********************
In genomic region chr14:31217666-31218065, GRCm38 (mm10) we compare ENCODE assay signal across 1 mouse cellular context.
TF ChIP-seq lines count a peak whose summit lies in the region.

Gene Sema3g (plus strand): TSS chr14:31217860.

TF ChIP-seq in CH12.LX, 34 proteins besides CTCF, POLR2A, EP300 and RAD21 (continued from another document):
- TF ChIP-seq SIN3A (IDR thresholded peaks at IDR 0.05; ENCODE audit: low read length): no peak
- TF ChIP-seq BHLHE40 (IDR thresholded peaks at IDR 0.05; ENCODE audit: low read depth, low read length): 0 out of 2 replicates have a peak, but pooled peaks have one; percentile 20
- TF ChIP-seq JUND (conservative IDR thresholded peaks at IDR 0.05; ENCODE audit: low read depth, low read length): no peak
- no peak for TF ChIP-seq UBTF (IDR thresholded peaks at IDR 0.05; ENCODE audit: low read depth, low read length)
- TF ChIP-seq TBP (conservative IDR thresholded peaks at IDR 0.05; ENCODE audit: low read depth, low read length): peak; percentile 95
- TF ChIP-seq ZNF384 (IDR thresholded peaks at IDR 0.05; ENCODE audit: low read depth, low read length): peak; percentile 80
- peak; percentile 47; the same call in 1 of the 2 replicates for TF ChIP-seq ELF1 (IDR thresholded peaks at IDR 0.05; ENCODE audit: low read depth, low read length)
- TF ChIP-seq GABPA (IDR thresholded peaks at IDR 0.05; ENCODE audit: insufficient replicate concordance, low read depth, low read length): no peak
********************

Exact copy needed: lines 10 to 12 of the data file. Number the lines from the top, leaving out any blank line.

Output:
- TF ChIP-seq ZNF384 (IDR thresholded peaks at IDR 0.05; ENCODE audit: low read depth, low read length): peak; percentile 80
- peak; percentile 47; the same call in 1 of the 2 replicates for TF ChIP-seq ELF1 (IDR thresholded peaks at IDR 0.05; ENCODE audit: low read depth, low read length)
- TF ChIP-seq GABPA (IDR thresholded peaks at IDR 0.05; ENCODE audit: insufficient replicate concordance, low read depth, low read length): no peak